Making QR-Codes usefull



  • Personally, I find myself interested in QR-Codes. I think they provide a fairly quick way of copying content from real life paper to smartphones.

    Nonetheless, the people at my organization find it interesting too. I think it's because they can provide new ways of being useless. Like this tags that were created, printed and glued next to the light switches, indicating what room you are in.



  • Actually that COULD be useful. My university has an online system for booking space. If the QR code took you to a site where you could see if the room was available and you could reserve it for a meeting, that would be very handy.



  • @barfoo said:

    Actually that COULD be useful. My university has an online system for booking space. If the QR code took you to a site where you could see if the room was available and you could reserve it for a meeting, that would be very handy.

    Wasn't mentioned as true or false in the OP and you and I already know it doesn't.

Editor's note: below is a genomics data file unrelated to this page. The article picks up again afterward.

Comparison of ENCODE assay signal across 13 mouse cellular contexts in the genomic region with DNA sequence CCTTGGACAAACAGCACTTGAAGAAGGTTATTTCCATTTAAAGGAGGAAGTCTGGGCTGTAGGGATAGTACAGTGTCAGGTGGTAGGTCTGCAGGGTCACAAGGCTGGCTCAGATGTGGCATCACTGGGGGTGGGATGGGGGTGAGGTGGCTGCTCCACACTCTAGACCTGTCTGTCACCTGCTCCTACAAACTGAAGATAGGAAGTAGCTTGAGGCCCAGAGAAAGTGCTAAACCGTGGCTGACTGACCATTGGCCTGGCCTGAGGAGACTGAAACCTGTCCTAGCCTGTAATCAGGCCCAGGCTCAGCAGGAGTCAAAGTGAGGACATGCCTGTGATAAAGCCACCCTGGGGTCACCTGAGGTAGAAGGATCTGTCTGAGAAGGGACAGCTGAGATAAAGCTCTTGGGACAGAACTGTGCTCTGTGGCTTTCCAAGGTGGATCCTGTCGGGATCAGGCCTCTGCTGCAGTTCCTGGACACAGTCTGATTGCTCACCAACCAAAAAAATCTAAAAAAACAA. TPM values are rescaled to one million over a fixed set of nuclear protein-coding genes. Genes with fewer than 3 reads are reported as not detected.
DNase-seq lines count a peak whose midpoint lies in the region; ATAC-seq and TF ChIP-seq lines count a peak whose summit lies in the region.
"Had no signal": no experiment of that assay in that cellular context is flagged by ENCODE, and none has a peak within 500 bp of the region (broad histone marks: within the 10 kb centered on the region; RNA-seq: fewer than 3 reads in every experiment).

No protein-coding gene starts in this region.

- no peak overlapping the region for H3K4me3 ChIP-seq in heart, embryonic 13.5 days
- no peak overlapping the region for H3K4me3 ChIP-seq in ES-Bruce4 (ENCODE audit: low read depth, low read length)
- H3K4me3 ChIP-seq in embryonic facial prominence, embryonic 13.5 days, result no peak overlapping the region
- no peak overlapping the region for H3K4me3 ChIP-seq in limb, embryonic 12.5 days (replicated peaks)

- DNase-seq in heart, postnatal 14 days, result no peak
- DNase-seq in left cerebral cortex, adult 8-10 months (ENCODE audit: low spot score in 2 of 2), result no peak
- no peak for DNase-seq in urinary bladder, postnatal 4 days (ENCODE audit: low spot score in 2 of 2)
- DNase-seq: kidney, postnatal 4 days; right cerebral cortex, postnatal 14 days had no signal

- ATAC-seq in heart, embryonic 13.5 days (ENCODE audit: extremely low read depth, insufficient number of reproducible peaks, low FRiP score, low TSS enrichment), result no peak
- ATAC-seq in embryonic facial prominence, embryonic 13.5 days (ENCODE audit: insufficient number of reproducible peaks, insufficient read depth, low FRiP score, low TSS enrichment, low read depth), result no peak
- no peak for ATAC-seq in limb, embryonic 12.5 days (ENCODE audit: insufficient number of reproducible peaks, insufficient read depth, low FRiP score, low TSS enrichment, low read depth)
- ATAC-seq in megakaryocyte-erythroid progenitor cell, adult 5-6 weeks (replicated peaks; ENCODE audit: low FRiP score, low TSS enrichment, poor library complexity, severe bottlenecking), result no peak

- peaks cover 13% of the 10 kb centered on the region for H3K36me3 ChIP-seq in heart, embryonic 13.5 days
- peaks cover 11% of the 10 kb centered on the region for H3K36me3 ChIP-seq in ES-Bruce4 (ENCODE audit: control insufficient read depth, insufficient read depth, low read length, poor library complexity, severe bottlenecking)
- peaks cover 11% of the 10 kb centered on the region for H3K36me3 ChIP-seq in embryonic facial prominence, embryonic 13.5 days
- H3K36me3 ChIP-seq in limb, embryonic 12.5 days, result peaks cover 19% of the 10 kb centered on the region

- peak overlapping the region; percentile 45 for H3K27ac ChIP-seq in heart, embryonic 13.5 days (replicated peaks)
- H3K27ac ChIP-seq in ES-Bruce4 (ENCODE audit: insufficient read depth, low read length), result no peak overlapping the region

• Maybe if you got lost it could show you a map.


  • Discourse touched me in a no-no place

    I see your company follows the Ben L school of abusing QR codes' ECC, too.

    @josem said:

    Personally, I find myself interested in QR-Codes. I think they provide a fairly quick way of copying content from real life paper to smartphones.

    Nonetheless, the people at my organization find it interesting too. I think it's because they can provide new ways of being useless. Like this tags that were created, printed and glued next to the light switches, indicating what room you are in.


  • Discourse touched me in a no-no place

    @josem said:

    Maybe the ink is raised so blind people can read them....